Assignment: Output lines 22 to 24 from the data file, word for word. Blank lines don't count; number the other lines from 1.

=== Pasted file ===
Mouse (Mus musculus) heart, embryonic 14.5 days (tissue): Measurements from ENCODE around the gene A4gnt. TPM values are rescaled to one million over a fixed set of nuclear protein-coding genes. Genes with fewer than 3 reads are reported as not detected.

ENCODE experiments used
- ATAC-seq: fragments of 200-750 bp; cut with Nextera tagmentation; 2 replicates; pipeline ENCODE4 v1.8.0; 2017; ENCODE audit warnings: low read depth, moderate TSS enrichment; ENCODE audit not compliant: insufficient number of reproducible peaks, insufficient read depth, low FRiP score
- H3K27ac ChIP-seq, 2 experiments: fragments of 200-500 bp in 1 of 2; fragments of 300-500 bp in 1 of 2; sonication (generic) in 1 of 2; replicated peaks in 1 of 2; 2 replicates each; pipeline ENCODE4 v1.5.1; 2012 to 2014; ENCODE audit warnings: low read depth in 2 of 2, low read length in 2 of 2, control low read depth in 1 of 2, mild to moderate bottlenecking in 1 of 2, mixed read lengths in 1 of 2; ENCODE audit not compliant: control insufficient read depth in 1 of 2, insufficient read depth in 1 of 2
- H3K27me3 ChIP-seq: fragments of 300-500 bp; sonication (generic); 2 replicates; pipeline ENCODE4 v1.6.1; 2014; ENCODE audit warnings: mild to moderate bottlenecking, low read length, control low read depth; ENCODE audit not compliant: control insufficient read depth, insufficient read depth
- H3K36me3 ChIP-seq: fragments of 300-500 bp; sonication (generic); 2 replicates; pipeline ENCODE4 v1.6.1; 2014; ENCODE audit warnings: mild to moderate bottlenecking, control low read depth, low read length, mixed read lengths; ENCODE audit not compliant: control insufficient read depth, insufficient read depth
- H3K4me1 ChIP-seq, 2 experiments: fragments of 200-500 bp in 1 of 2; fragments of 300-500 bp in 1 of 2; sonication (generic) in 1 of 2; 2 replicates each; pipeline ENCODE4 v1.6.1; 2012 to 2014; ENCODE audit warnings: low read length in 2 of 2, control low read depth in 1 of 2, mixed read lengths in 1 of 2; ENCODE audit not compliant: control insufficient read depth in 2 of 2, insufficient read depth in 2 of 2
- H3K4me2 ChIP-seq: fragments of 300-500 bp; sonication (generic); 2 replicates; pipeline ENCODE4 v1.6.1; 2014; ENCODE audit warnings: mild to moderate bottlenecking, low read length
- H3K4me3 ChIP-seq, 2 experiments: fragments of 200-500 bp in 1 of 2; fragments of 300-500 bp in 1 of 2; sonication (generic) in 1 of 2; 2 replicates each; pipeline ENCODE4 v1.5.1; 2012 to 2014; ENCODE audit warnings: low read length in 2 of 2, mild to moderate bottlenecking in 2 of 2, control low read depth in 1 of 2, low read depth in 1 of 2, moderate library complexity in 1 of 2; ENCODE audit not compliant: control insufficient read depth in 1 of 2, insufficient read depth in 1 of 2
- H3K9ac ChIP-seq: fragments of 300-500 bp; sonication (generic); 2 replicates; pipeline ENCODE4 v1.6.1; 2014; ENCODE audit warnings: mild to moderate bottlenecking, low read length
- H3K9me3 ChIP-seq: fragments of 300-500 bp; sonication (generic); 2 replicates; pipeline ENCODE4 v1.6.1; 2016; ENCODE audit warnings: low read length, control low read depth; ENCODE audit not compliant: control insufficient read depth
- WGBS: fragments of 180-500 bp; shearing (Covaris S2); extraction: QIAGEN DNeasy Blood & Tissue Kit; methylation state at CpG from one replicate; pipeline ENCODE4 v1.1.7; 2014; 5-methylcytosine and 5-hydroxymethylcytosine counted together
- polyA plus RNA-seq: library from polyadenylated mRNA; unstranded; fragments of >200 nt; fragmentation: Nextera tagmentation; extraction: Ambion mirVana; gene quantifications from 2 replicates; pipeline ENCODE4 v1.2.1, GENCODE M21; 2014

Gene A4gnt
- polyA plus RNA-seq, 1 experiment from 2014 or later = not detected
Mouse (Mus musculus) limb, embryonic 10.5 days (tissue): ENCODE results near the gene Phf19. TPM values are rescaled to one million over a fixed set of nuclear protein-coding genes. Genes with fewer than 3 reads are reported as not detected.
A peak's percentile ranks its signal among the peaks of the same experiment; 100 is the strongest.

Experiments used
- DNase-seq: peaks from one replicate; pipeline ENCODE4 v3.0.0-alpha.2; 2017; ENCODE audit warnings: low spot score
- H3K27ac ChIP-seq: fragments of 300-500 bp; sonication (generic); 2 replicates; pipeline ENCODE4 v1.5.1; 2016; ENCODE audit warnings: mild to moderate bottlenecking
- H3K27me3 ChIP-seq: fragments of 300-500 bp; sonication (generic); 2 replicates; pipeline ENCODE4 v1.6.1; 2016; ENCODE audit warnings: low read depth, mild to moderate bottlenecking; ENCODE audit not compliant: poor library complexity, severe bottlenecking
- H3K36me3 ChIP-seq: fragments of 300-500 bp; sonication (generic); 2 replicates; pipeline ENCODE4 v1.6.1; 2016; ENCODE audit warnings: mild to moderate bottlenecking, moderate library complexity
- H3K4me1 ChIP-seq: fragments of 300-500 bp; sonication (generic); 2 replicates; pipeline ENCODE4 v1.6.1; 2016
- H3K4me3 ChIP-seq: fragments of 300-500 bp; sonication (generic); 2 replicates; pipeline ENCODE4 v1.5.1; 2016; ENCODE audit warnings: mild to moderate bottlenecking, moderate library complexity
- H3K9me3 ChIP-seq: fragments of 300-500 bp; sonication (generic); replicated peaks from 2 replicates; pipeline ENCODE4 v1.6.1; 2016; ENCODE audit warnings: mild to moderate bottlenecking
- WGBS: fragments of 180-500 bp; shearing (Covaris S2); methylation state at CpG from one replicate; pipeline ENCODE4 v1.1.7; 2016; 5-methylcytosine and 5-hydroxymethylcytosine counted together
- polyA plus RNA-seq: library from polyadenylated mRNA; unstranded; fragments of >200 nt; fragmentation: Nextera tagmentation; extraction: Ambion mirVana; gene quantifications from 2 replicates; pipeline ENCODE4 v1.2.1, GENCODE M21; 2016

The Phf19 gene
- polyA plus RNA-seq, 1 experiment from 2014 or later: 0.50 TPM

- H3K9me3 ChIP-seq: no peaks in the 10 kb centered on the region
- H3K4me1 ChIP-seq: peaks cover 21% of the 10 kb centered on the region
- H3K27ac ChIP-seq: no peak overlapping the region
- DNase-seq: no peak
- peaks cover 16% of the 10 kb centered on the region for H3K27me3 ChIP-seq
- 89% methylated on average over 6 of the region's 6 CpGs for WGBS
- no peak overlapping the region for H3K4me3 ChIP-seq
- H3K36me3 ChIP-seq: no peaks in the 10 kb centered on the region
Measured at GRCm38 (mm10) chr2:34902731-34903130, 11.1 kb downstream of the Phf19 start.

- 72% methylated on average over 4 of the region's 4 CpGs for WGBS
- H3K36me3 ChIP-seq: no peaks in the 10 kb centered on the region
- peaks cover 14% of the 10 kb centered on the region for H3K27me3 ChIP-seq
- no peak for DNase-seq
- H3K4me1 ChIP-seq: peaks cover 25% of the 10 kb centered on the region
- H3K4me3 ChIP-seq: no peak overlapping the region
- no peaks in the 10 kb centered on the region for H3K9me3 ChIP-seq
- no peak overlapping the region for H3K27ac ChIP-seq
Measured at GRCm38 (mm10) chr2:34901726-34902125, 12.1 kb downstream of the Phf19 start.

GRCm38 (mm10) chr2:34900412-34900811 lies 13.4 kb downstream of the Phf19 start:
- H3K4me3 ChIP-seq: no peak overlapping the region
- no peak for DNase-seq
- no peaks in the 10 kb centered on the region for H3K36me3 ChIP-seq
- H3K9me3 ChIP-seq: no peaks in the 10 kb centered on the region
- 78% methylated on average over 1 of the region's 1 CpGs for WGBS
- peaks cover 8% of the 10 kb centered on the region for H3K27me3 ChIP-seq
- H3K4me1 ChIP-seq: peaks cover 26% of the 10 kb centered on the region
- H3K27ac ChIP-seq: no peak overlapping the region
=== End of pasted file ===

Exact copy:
- H3K36me3 ChIP-seq: fragments of 300-500 bp; sonication (generic); 2 replicates; pipeline ENCODE4 v1.6.1; 2016; ENCODE audit warnings: mild to moderate bottlenecking, moderate library complexity
- H3K4me1 ChIP-seq: fragments of 300-500 bp; sonication (generic); 2 replicates; pipeline ENCODE4 v1.6.1; 2016
- H3K4me3 ChIP-seq: fragments of 300-500 bp; sonication (generic); 2 replicates; pipeline ENCODE4 v1.5.1; 2016; ENCODE audit warnings: mild to moderate bottlenecking, moderate library complexity